You Can’t Do It All: Why Business Owners Need a Team of Advisors

You Can’t Do It All: Why Business Owners Need a Team of Advisors

Written By Joey Perry, vice president and relationship manager, Washington Trust Bank

Every business owner from Sandpoint to Lava Hot Springs has complex financial needs that require expertise across multiple disciplines, but no one can be an expert at everything. That’s the value of assembling a team of advisors. Beyond providing professional assistance with specific business needs, a team of advisors can offer insights into your industry and the larger economy based on what they’re seeing with other clients, and they can provide unbiased counsel on strategies that will help set you and your company up for long-term growth.

Following are some key advisors to include on your team:

• Legal counsel. For most business owners, an attorney is perhaps the first external advisor that comes to mind. If you’re just starting out, you’ll likely have questions about how to best structure your company with an eye toward federal and state tax law. And unless you’re a lawyer yourself, you’ll probably want someone to review contracts. You may need counsel on trademark and intellectual property issues, and you might have industry-specific regulations to consider. Plus, you’ll want to establish a relationship with someone who can help protect your company from potential lawsuits before they arise.

• Banker. Bankers hold the keys to financing, but they can also provide guidance on a wide range of issues and decisions that have financial implications. For example, your banker can help you determine what your business is worth, plan for an exit or ownership transfer, and understand how to translate your business into wealth, as well as providing assistance with tax planning, insurance planning and shareholder agreements. Even if you don’t foresee needing a loan in the near future, take the time to get to know your banker. It’s two-way exchange of value: your banker wants to understand your business and your priorities, as this will help improve the bank’s service offerings, both for you and for other customers.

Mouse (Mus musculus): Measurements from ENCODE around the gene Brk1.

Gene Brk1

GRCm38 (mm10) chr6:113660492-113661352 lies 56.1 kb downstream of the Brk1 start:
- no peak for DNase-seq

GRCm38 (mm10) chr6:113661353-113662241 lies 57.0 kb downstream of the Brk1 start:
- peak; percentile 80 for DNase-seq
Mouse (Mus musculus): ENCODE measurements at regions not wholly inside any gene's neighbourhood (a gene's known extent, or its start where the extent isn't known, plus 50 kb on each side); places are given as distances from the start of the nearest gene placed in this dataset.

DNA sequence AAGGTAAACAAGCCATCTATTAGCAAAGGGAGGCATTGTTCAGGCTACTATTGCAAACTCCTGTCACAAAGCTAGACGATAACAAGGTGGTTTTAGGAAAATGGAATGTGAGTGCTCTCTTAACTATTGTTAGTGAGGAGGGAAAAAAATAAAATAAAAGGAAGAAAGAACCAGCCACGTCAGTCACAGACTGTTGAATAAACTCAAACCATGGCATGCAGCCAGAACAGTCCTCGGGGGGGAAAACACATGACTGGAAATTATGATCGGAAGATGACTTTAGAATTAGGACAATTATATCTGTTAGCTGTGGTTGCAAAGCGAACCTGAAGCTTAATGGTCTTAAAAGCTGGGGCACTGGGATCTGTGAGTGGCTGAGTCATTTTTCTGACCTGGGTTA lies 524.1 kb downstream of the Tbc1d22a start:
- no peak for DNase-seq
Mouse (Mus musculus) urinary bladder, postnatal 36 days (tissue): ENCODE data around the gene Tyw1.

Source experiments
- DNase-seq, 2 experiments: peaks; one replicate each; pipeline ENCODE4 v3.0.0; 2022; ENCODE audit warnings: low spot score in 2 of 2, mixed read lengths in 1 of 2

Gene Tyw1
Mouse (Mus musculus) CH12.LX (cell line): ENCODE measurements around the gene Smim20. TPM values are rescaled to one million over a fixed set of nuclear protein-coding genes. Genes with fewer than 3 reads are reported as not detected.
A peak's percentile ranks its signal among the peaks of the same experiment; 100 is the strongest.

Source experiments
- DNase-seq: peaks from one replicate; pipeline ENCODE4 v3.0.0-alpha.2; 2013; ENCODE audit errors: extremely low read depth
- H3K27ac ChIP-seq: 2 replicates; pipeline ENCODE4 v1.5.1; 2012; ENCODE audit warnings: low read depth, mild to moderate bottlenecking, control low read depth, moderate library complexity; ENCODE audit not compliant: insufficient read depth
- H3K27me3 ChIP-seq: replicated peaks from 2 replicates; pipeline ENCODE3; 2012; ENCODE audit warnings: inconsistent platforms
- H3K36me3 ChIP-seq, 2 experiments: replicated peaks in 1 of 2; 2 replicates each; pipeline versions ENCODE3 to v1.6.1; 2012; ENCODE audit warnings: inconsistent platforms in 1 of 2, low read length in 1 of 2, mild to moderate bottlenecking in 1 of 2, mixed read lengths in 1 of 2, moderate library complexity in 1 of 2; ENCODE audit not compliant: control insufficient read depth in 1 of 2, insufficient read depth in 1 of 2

• Accountant. A CPA can offer valuable guidance on structuring your business as well as providing ongoing tax advice. Your CPA may also offer broader business management counsel, assistance with business plan development, and recommendations on accounting and payroll systems.

• Insurance broker or agent. It’s true that you can buy many types of insurance online, but a local licensed insurance agent or broker can help you assess the risks your business faces in order to determine what types of insurance you need (liability, property and casualty, commercial auto, business interruption, etc.), and can then help you sort through the many policy options to identify which ones are the best fit for your company. If you later need to file a claim, your agent or broker can advocate for you and advise you on whether the settlement amount is reasonable.

• Marketing advisor. Depending on your industry and your growth objectives, you may want to build a relationship with a marketing consultant as well. A marketing advisor can help you develop a marketing plan (which you can then execute yourself if you have the internal resources) and can provide counsel on which marketing tools and tactics are likely to be most effective in reaching your target audience.